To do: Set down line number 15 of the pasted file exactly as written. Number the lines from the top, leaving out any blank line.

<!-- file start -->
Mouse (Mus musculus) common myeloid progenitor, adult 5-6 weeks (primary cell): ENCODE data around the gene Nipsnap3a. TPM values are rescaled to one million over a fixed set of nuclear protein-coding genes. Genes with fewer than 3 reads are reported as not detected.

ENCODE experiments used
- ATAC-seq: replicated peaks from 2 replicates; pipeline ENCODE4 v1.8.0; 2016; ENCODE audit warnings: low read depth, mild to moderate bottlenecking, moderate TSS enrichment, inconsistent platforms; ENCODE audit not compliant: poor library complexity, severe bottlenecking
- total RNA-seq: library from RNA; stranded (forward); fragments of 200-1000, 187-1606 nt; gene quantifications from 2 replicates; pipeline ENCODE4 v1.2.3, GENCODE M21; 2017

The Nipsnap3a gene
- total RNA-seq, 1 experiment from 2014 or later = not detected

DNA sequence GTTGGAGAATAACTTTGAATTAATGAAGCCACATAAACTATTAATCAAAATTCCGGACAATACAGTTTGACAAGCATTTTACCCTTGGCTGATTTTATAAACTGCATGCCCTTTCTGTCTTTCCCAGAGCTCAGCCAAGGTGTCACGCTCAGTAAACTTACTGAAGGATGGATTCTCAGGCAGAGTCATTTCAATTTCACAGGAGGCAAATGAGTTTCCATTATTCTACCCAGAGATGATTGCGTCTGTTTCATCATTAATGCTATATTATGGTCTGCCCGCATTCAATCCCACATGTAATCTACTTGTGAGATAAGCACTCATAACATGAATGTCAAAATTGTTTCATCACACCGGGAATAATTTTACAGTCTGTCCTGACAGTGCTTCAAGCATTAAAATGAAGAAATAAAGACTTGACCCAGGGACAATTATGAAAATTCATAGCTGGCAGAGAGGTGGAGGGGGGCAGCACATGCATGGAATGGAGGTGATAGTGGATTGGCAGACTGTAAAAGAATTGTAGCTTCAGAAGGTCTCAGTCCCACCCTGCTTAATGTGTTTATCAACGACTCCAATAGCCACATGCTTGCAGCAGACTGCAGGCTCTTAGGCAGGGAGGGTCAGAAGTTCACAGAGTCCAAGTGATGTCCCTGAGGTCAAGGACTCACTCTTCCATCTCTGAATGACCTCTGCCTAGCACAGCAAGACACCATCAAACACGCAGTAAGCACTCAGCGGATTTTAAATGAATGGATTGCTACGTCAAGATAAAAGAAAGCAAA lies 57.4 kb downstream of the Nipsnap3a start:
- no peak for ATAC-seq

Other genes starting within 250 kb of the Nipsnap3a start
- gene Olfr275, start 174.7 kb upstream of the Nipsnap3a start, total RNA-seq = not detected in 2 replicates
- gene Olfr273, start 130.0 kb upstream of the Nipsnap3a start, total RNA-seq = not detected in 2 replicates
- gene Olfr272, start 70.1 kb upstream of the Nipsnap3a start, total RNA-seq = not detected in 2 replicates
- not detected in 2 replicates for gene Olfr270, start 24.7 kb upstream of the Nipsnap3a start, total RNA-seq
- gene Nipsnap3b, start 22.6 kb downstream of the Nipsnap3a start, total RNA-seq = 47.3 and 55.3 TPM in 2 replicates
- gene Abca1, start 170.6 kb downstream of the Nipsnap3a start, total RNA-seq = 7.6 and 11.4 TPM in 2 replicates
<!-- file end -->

- gene Abca1, start 170.6 kb downstream of the Nipsnap3a start, total RNA-seq = 7.6 and 11.4 TPM in 2 replicates